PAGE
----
Modern agriculture is based largely on a single-crop system. Endless rows of the same crop cultivated and harvested fill thousands of farm acres around the world. However, pests and diseases are a recurring and common threat, and they can be more than just a nuisance. When they affect food crops, they can cause significant losses to farmers and threaten food security.
Wild crop relatives of modern crop foods––apples, bananas, corn, soybeans––could hold the key to addressing this challenge. The genetic diversity held in these wild crop relatives is important for future crop development in order to improve disease and environmental-change resistance in cultivated crops. As research continues to move toward finding a solution that can result in a more sustainable agriculture system in the future, studying and preserving genetic diversity is one of the keystones of plant conservation efforts at the Garden.
Knowing Where To Look
The mountains of Central Asia are considered a biodiversity “hot spot” and are home to at least 1,500 endemic plant species, or species that don’t occur anywhere else in the world. Kyrgyzstan is a mountainous country landlocked in the mountains of Central Asia, and most of the country is part of this hot spot. The total flora of Kyrgyzstan contains about 4100 species; 400 are endemic and 105 have been identified as threatened or endangered. Kyrgyzstan’s tree diversity is nationally and globally important, particularly the broadleaved forests of the Tien Shan region, which have been designated by WWF as a Global 200 ecoregion and a priority for conservation.
This unique ecosystem found above the steppe zone in warm sheltered coves is dominated by walnut trees (Juglans regia) and contains many crop wild relatives. Malus niedzwetzkyana and Malus sieversii are ancestors of the cultivated apple. Prunus bifrons is distantly related to apricot, almond, peach, and plum; and Pyrus korshinskyi is a wild relative of the domestic pear. Many of these species have very restricted and/or sporadic distributions and are under threat from firewood collection, overgrazing, and fruit and nut harvesting.
Need To Protect
About 90% of the fruit and walnut forest area has been lost in the last 50 years, and remaining fragments continue to be threatened by a rising human population near protected areas. Conservation of these culturally and ecologically important tree species is critical to sustaining this unique ecosystem, which the rural population of Kyrgyzstan relies on for fuel, food, and income.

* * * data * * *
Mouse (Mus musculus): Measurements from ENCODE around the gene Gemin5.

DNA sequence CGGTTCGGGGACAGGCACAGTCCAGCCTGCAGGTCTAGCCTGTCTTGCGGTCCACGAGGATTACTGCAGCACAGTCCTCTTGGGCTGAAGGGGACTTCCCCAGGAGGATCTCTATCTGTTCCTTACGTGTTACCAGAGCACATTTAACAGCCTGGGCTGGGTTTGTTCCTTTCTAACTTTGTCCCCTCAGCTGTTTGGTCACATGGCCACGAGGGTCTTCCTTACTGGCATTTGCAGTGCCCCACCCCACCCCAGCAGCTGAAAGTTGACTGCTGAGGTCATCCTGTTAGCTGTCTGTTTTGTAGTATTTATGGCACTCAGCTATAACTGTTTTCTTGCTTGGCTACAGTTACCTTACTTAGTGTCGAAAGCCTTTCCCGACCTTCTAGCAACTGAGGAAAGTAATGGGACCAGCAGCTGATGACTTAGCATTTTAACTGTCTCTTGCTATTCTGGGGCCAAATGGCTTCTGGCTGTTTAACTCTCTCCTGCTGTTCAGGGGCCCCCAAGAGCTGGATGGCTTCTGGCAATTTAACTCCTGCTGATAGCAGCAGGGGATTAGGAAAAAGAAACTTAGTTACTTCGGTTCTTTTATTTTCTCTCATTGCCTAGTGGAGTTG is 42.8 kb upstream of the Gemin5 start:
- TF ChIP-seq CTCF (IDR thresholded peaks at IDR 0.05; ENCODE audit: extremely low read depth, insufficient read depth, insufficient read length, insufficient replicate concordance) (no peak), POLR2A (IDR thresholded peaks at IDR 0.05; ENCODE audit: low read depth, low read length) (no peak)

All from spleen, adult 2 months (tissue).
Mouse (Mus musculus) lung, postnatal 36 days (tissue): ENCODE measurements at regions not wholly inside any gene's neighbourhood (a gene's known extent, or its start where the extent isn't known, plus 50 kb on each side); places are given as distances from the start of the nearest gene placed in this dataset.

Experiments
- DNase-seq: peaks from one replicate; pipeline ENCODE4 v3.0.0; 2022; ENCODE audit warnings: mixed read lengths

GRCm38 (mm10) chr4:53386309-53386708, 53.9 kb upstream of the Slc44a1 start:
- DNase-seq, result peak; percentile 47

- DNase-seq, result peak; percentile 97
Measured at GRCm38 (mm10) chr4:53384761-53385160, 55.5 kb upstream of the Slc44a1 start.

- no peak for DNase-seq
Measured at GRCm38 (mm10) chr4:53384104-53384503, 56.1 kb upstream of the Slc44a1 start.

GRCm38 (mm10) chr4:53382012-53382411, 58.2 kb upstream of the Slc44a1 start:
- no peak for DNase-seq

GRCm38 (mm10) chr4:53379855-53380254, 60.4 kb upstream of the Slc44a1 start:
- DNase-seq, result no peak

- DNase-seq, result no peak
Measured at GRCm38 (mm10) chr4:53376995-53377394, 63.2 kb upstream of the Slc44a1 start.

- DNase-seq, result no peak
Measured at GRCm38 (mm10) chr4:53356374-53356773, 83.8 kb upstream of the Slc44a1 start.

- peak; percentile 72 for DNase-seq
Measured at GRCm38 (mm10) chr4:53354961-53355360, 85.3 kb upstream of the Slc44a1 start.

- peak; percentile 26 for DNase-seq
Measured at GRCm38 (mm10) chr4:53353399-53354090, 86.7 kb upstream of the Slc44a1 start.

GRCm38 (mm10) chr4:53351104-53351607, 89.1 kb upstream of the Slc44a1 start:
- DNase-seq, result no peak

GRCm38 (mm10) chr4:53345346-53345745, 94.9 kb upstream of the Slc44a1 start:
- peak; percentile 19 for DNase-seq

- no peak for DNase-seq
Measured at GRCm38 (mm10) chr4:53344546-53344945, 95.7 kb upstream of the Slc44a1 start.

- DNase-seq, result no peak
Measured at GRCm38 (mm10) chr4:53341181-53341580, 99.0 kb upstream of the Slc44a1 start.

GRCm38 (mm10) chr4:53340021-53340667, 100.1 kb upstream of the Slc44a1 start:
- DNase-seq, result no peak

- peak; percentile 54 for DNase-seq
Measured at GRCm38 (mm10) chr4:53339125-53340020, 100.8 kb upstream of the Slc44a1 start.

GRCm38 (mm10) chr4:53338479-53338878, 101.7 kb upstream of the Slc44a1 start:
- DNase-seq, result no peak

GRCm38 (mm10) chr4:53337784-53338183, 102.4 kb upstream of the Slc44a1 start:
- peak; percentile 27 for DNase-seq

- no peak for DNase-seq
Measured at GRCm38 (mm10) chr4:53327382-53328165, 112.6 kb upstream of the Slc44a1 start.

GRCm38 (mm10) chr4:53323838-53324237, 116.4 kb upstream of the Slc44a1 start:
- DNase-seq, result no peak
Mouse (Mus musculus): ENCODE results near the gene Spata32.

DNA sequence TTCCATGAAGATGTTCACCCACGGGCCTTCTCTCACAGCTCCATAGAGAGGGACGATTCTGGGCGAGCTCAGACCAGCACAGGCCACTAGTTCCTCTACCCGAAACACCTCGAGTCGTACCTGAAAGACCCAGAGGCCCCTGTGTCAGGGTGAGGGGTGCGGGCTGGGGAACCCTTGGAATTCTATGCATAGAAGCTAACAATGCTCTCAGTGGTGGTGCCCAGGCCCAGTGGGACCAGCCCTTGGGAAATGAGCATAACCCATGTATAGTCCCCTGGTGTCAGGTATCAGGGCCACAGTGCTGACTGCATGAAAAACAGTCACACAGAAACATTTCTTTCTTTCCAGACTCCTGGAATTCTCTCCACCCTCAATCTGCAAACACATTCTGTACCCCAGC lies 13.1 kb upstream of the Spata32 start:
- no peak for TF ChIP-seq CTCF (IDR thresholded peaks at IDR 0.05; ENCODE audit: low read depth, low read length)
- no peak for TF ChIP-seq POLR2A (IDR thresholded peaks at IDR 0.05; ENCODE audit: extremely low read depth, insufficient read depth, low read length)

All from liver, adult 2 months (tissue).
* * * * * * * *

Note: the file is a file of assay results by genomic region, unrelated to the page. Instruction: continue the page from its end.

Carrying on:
In partnership with the Gareev Botanical Garden (GBG), the Garden is working to develop an effective ex situ conservation program to support and enhance in situ conservation efforts for threatened tree species of the Tien Shan forest. The goal is to provide the appropriate equipment and training in best practices at GBG for creating a well-documented and genetically diverse living collection to safeguard Kyrgyzstan’s endemic and endangered species of trees and shrubs.
In the future, Garden and GBG staff will work collaboratively to locate, identify, and collect a broad spectrum of genetic diversity for wild crop relatives of the Tien Shan region including Malus sieversii, Malus niedzwetzkyana, Prunus bifrons, Prunus x ferganica, Pyrus asiae-mediae, and Pyrus korshinskyi. Seed from these species will be added to the Garden’s Seed Bank for long term preservation. Both institutions will conduct propagation and seed storage trials on any species collected during this project, and all propagation data will be collected and shared for each of the project species. Another goal is to also target other endangered species native to this region, such as tulips.
Andrea Androuais, Managing Content Editor